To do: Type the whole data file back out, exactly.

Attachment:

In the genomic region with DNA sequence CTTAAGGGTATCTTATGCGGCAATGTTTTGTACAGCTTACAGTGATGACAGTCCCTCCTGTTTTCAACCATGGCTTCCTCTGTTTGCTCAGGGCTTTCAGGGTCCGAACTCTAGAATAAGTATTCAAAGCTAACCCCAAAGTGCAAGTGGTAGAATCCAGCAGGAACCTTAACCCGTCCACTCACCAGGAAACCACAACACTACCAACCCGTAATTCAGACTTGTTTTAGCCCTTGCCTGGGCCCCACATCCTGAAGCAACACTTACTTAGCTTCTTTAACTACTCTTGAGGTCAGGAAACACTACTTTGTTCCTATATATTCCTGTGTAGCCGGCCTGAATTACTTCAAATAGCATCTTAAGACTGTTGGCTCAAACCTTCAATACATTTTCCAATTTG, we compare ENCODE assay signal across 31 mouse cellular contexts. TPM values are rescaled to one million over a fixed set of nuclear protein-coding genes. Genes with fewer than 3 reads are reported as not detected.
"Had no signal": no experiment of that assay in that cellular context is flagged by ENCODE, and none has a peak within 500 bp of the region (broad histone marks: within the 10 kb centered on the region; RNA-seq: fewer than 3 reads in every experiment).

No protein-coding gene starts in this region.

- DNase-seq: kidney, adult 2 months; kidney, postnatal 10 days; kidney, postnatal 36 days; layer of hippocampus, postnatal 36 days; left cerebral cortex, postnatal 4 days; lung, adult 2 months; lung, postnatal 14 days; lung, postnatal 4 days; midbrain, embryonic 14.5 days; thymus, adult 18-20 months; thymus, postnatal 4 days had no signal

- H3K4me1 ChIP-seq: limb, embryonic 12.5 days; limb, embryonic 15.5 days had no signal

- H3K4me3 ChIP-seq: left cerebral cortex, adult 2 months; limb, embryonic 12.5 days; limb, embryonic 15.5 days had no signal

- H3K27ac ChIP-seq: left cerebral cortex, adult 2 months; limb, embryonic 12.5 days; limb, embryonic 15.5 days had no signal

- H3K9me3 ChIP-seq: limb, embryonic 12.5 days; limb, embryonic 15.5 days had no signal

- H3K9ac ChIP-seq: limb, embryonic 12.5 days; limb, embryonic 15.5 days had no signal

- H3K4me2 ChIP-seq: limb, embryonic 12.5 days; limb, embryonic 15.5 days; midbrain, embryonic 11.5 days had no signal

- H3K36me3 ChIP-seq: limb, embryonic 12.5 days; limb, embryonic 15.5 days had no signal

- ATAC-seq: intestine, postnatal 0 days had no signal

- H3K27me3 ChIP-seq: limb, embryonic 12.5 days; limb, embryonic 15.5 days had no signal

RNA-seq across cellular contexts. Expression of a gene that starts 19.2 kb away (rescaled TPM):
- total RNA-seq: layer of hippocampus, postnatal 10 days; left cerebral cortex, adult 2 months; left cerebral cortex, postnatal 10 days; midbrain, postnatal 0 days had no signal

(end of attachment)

In the genomic region with DNA sequence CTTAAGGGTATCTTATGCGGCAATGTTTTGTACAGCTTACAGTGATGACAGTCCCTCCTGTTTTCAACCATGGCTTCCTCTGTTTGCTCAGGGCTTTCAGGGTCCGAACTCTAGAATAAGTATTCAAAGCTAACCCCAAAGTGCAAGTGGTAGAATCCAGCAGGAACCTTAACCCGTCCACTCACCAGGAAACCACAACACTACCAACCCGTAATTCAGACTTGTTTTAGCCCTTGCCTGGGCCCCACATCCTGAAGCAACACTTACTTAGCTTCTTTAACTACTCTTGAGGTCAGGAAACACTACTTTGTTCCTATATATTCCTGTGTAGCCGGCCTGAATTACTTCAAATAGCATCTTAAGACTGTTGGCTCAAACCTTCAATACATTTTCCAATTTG, we compare ENCODE assay signal across 31 mouse cellular contexts. TPM values are rescaled to one million over a fixed set of nuclear protein-coding genes. Genes with fewer than 3 reads are reported as not detected.
"Had no signal": no experiment of that assay in that cellular context is flagged by ENCODE, and none has a peak within 500 bp of the region (broad histone marks: within the 10 kb centered on the region; RNA-seq: fewer than 3 reads in every experiment).

No protein-coding gene starts in this region.

- DNase-seq: kidney, adult 2 months; kidney, postnatal 10 days; kidney, postnatal 36 days; layer of hippocampus, postnatal 36 days; left cerebral cortex, postnatal 4 days; lung, adult 2 months; lung, postnatal 14 days; lung, postnatal 4 days; midbrain, embryonic 14.5 days; thymus, adult 18-20 months; thymus, postnatal 4 days had no signal

- H3K4me1 ChIP-seq: limb, embryonic 12.5 days; limb, embryonic 15.5 days had no signal

- H3K4me3 ChIP-seq: left cerebral cortex, adult 2 months; limb, embryonic 12.5 days; limb, embryonic 15.5 days had no signal

- H3K27ac ChIP-seq: left cerebral cortex, adult 2 months; limb, embryonic 12.5 days; limb, embryonic 15.5 days had no signal

- H3K9me3 ChIP-seq: limb, embryonic 12.5 days; limb, embryonic 15.5 days had no signal

- H3K9ac ChIP-seq: limb, embryonic 12.5 days; limb, embryonic 15.5 days had no signal

- H3K4me2 ChIP-seq: limb, embryonic 12.5 days; limb, embryonic 15.5 days; midbrain, embryonic 11.5 days had no signal

- H3K36me3 ChIP-seq: limb, embryonic 12.5 days; limb, embryonic 15.5 days had no signal

- ATAC-seq: intestine, postnatal 0 days had no signal

- H3K27me3 ChIP-seq: limb, embryonic 12.5 days; limb, embryonic 15.5 days had no signal

RNA-seq across cellular contexts. Expression of a gene that starts 19.2 kb away (rescaled TPM):
- total RNA-seq: layer of hippocampus, postnatal 10 days; left cerebral cortex, adult 2 months; left cerebral cortex, postnatal 10 days; midbrain, postnatal 0 days had no signal